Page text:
Departing Bank of England Deputy Governor Paul Tucker has told the Sunday Telegraph that the UK's economic recovery shows quantitative easing has worked. Tucker told the paper that the early benefits of the BoE's bond-buying programme were submerged by the Eurozone crisis. He said it was too early to tell whether the economy had achieved "escape velocity" but he added: "I felt that as soon as [fears] receded, spirits would revive and the existing monetary stimulus would gain traction. And I think that's what has happened."
The Bank of England (BoE) could rewrite its forecasts for unemployment and interest rates within weeks because of the strength of Britain's recovery. The Sunday Times said BoE Chief Economist Spencer Dale hinted about the change in a Twitter debate last week. He said the Monetary Policy Committee was "starting to work on a new forecast" for publication with the November inflation report. The BoE has pegged the next interest rate rise to a fall in unemployment to 7% or less.
QinetiQ is set to be broken up with a sale of its US division that could encourage interest in the rest of the weapons laboratory, the Sunday Times reported. The former Ministry of Defence research arm sent sale documents to potential suitors for the US business last week. Industry sources told the paper that US Services, which provides more than a third of group sales, could sell for about £300m but that a bidding contest could push the price to £400m.
The British Bankers' Association has attacked plans to implement the Vickers Commission's proposed split of investment banking. In a letter to the Treasury, BBA Chief Executive Anthony Browne said restrictions imposed on banks could undermine the UK's economic recovery, the Sunday Times said. Browne said the ring fence was so rigid that it prevented banks from selling many types of trade finance to small and medium companies trying to sell goods abroad. He called on the Government to review the details of the plan prescribed by Sir John Vickers' independent banking commission.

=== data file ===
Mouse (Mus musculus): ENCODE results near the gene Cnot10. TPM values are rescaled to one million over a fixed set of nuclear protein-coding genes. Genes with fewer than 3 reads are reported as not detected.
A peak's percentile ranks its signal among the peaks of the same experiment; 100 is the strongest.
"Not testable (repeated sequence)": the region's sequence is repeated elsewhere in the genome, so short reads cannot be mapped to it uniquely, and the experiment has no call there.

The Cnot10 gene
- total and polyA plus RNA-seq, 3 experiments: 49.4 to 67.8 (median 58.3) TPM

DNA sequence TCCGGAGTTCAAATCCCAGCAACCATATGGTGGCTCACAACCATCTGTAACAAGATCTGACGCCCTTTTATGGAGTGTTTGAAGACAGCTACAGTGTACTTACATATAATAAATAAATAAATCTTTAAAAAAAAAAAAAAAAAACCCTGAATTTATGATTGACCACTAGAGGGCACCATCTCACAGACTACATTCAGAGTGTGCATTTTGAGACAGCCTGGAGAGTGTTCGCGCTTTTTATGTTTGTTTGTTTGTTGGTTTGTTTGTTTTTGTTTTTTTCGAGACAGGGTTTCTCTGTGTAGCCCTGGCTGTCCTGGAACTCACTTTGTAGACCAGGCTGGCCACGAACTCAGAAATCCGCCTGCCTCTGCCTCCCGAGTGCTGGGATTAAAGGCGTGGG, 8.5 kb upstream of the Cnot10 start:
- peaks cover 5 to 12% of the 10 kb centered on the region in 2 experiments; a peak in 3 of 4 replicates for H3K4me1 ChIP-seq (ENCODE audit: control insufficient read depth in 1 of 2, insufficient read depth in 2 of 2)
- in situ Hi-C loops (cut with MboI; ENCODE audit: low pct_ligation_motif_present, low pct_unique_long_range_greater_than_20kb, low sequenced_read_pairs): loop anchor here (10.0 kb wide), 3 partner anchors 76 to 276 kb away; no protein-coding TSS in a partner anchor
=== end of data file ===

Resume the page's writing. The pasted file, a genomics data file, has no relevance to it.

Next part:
One of Marks & Spencer's most senior womenswear executives has resigned from the group, dealing a blow to hopes of a revival in female fashions, the Sunday Times said. Development and Buying Director Gillian Ridley Whittle has told M&S she wants to join Target, the Australian department store chain. Her departure follows those of Janie Schaffer, the former lingerie head, and Kate Bostock, the head of clothing, who left late last year. Chief Executive Marc Bolland has struggled to turn round the important but ailing womenswear business. Ridley Whittle is unlikely to leave before 2014.
Companies listed on the London Stock Exchange issued more profit warnings last month than in any since the peak of the financial crisis, the Sunday Telegraph and other papers said. September had the most profit warwarnings since 2008, an EY survey showed. Despite the improving UK picture, disquiet about the global economy knocked confidence as a more unsettled global economy damaged confidence. But over the third quarter warnings by UK quoted companies were down almost 20% from a year earlier, the accountants' survey said.
WPP is expected to report sales up 4% in the three months to the end of September, the Mail on Sunday said. Analysts expect Sir Martin Sorrell's advertising giant to announce like for like sales for the first nine months up 3% in its October 21st trading statement. WPP's UK arm is likely to have been better than in other parts of its business, reflecting the growing strength of the economy.
The chairman of Serco was warned by top UK government officials last week that the troubled outsourcing business will lose out on government contracts unless it overhauls its business practices quickly, the Sunday Times reported. The paper said Alastair Lyons was called in to discuss a number of key contracts. Serco told the Sunday Times: "We have frequent meetings with government to discuss progress." The paper said Serco faces an end of November deadline to improve its performance. A Cabinet Office investigation into two high-profile fiascos in its work for the Government ends next month.